By Daniel Garrett
Gregory Porter, Be Good
Produced by Brian Bacchus
Associate Producer Kamau Kenyatta
Gregory Porter’s singing is warm and tender. People as paintings, as object and subject, is the concept of the inviting, mid-tempo jazz composition “Painted on Canvas,” the melodious, mellow song that mentions Motley and Bearden, two African-American painters, a piece with good piano and drumming—structured, intricate, pleasing—by singer-songwriter Gregory Porter, featuring his soothing singing. Porter’s voice is low and intimate in “Be Good (Lion’s Song),” which compares a man to an attractive but dangerous lion. The song, which has expressive saxophone playing, is somewhat melancholy, but Porter’s voice reaches out broadly, firmly, loudly, achieving a romantic aura. “I was baptized by my daddy’s horn,” sings Gregory Porter in “On My Way to Harlem,” a composition of cultural tribute with a quick tempo—it mentions Duke Ellington, Langston Hughes, and Marvin Gaye, people once found in Harlem—and the song, not angry or mournful, but rather factual and enthusiastic, features saxophone and light drumming and the verve of Porter’s singing, which allows space between the verses for the full presence of other instruments.
Gregory Porter trusts basic human character—emotion and intelligence; and shared concerns and virtues—so he easily engages the listener. Porter creates a genuine space of empathy and understanding. He relaxes into a mood, and one feels the emotion in the song. A man talks to his girlfriend’s parents about becoming part of the family in the masculine, mellow soul ballad “Real Good Hands”: “Mama, don’t you worry about your daughter, ’cause she’s in real good hands,” he assures the mother, and then the father. Gregory Porter’s voice is strong but the sound is comfortable, comforting, its force controlled, not pushy or intimidating, in “The Way You Want to Live,” in which he declares, “I need someone just to be there, to be square.” A man asks a woman—who says, “Let’s just do what we do”—about her good instincts for love in “When Did You Learn,” while “Imitation of Life” is a searching ballad about a false life, about lovelessness.
On most of the songs on Be Good, Gregory Porter is joined by pianist Chip Crawford, bassist Aaron James, drummer Emanuel Harrold, Kamau Kenyatta on soprano saxophone, Keyon Harrold on trumpet, Yosuke Sato on alto saxophone, and Tivon Pennicott on tenor saxophone. In the mid-tempo, rousing “Mother’s Song,” praise of a mother’s love and lessons, the saxophone is a strong presence, and the percussion sure. The world’s ability to do damage, the sabotage and subterfuge love must face, is the subject of “Our Love,” which has the gospel touch of a bluesy piano. “I’m so rich in love, and so poor in everything that makes love matter,” declares Porter in the comic, intense “Bling, Bling,” a frantic, scatting piece, in which Porter also sings, “I’ve got gifts to give but no place for those gifts to live.” Less folk song than jazzily theatrical recitation, Porter transforms “Work Song,” which Nina Simone used to sing, a song about a poor, hungry person imprisoned for stealing from a grocery store and sentenced to five years of hard labor. “I’ve been working but still got so terribly long to go,” he laments. In a lone voice, without instrumental support, Gregory Porter delivers a well-shaped “God Bless the Child,” Billie Holiday’s song about the necessity of personal independence. Be Good exemplifies its own name.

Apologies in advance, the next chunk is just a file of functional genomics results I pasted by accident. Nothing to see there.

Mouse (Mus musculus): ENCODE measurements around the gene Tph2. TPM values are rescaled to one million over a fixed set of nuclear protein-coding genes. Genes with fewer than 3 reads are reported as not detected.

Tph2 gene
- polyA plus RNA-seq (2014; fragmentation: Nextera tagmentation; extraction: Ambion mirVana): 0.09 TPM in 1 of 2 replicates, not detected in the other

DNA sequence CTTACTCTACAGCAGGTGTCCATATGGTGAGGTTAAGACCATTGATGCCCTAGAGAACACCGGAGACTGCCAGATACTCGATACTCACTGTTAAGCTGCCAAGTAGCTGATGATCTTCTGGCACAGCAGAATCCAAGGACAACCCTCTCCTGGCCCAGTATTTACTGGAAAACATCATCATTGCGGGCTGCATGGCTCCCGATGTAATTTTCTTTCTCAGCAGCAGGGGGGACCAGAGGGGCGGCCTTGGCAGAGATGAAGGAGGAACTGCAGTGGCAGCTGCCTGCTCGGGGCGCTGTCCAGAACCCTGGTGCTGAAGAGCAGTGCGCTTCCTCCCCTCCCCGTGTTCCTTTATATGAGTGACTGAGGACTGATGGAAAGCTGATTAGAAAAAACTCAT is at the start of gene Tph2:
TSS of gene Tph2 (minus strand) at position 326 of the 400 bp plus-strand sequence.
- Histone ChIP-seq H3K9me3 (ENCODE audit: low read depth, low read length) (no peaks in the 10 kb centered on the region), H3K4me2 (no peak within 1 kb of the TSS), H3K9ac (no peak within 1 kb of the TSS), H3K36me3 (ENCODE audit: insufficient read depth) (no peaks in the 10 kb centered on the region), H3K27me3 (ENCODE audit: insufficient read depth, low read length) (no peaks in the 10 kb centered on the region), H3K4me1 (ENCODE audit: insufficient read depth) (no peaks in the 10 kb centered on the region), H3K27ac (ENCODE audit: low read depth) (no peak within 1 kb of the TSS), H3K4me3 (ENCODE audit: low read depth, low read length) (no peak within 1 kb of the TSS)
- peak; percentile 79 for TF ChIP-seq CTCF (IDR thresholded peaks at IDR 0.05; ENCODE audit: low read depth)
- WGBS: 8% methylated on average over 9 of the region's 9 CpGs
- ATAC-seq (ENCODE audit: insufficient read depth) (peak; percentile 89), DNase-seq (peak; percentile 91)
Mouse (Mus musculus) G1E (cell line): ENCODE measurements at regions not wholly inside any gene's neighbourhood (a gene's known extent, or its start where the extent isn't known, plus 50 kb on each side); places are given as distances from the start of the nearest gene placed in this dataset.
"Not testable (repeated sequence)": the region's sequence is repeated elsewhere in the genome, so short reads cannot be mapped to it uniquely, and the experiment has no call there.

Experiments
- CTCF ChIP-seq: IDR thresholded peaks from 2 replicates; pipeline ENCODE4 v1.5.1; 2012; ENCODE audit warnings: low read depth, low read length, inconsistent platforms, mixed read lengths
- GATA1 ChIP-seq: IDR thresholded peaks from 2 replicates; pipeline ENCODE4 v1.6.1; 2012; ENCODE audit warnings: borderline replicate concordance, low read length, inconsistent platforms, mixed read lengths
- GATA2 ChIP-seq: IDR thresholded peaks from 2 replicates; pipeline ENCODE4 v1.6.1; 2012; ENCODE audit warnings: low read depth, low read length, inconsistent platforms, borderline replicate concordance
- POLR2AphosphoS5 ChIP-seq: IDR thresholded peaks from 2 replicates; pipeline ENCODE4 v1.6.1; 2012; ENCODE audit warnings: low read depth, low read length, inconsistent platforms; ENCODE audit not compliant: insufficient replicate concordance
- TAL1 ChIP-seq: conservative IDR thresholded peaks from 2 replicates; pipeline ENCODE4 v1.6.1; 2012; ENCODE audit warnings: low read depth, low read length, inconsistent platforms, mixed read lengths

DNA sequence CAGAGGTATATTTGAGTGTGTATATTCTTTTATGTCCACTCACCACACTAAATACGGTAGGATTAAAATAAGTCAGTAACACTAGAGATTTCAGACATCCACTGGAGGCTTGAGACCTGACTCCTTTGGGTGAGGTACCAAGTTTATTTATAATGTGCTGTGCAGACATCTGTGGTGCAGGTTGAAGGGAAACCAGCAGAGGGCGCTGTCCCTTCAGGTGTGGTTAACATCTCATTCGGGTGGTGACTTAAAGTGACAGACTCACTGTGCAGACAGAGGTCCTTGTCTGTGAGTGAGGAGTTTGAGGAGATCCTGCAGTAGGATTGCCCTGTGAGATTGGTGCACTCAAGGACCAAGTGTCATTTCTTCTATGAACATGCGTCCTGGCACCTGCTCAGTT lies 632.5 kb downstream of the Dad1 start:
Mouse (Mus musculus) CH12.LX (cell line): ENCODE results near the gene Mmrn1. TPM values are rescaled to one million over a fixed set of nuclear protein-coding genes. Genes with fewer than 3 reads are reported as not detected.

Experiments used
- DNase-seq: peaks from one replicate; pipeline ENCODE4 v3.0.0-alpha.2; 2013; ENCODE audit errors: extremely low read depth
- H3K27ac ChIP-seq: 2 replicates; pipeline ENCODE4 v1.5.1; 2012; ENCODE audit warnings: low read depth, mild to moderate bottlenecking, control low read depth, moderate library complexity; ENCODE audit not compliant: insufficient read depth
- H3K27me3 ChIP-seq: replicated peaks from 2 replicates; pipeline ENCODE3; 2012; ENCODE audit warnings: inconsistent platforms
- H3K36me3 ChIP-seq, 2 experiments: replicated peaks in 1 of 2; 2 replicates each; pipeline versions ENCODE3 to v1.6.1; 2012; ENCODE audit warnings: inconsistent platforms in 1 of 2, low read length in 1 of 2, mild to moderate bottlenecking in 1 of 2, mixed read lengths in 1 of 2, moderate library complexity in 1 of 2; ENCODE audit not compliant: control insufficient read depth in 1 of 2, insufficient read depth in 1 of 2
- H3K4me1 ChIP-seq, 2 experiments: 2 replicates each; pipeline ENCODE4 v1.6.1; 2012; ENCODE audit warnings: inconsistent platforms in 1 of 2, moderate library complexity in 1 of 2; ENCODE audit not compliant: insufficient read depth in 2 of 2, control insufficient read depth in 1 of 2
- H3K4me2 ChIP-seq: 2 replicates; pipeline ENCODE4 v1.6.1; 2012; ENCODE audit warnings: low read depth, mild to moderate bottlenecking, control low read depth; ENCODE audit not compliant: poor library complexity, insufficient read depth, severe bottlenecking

Daniel Garrett, a graduate of the New School for Social Research, and the principal organizer of the Cultural Politics Discussion Group at Poets House, is a writer whose work has appeared in The African, All About Jazz, American Book Review, Art & Antiques, The Audubon Activist, Black Film Review, Changing Men, Cinetext, Contact II, Film International, The Humanist, Hyphen, Illuminations, Muse Apprentice Guild, Option, Pop Matters, Quarterly Black Review of Books, Rain Taxi, Red River Review, Review of Contemporary Fiction, Wax Poetics, and World Literature Today. “The frustration and failure of one person’s ambitions does not justify the complacent mediocrity of others. Ambition alone can be inspiring; the accomplishment of it even more, if one has the will for freedom or creativity,” says Daniel Garrett, who has written extensively about international film for Offscreen, and comprehensive commentary on music for The Compulsive Reader.